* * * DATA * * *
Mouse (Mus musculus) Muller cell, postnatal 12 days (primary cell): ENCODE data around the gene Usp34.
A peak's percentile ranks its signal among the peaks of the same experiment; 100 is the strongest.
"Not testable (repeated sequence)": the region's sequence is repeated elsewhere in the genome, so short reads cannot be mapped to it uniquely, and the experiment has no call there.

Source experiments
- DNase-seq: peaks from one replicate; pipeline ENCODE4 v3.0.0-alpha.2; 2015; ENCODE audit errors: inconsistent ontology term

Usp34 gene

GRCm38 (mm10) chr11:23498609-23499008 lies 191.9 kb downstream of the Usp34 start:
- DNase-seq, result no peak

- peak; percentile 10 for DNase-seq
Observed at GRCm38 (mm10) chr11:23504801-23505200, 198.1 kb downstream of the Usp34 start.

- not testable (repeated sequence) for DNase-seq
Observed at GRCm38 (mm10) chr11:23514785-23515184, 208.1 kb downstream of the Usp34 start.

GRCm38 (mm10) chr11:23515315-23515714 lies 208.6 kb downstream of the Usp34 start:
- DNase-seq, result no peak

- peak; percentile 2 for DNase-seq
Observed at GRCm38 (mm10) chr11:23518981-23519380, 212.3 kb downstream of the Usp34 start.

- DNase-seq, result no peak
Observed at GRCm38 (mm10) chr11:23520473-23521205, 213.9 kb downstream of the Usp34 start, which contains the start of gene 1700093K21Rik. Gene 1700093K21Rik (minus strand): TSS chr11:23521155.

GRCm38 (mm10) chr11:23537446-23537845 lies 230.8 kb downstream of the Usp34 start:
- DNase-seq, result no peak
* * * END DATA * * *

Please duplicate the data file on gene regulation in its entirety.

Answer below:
Mouse (Mus musculus) Muller cell, postnatal 12 days (primary cell): ENCODE data around the gene Usp34.
A peak's percentile ranks its signal among the peaks of the same experiment; 100 is the strongest.
"Not testable (repeated sequence)": the region's sequence is repeated elsewhere in the genome, so short reads cannot be mapped to it uniquely, and the experiment has no call there.

Source experiments
- DNase-seq: peaks from one replicate; pipeline ENCODE4 v3.0.0-alpha.2; 2015; ENCODE audit errors: inconsistent ontology term

Usp34 gene

GRCm38 (mm10) chr11:23498609-23499008 lies 191.9 kb downstream of the Usp34 start:
- DNase-seq, result no peak

- peak; percentile 10 for DNase-seq
Observed at GRCm38 (mm10) chr11:23504801-23505200, 198.1 kb downstream of the Usp34 start.

- not testable (repeated sequence) for DNase-seq
Observed at GRCm38 (mm10) chr11:23514785-23515184, 208.1 kb downstream of the Usp34 start.

GRCm38 (mm10) chr11:23515315-23515714 lies 208.6 kb downstream of the Usp34 start:
- DNase-seq, result no peak

- peak; percentile 2 for DNase-seq
Observed at GRCm38 (mm10) chr11:23518981-23519380, 212.3 kb downstream of the Usp34 start.

- DNase-seq, result no peak
Observed at GRCm38 (mm10) chr11:23520473-23521205, 213.9 kb downstream of the Usp34 start, which contains the start of gene 1700093K21Rik. Gene 1700093K21Rik (minus strand): TSS chr11:23521155.

GRCm38 (mm10) chr11:23537446-23537845 lies 230.8 kb downstream of the Usp34 start:
- DNase-seq, result no peak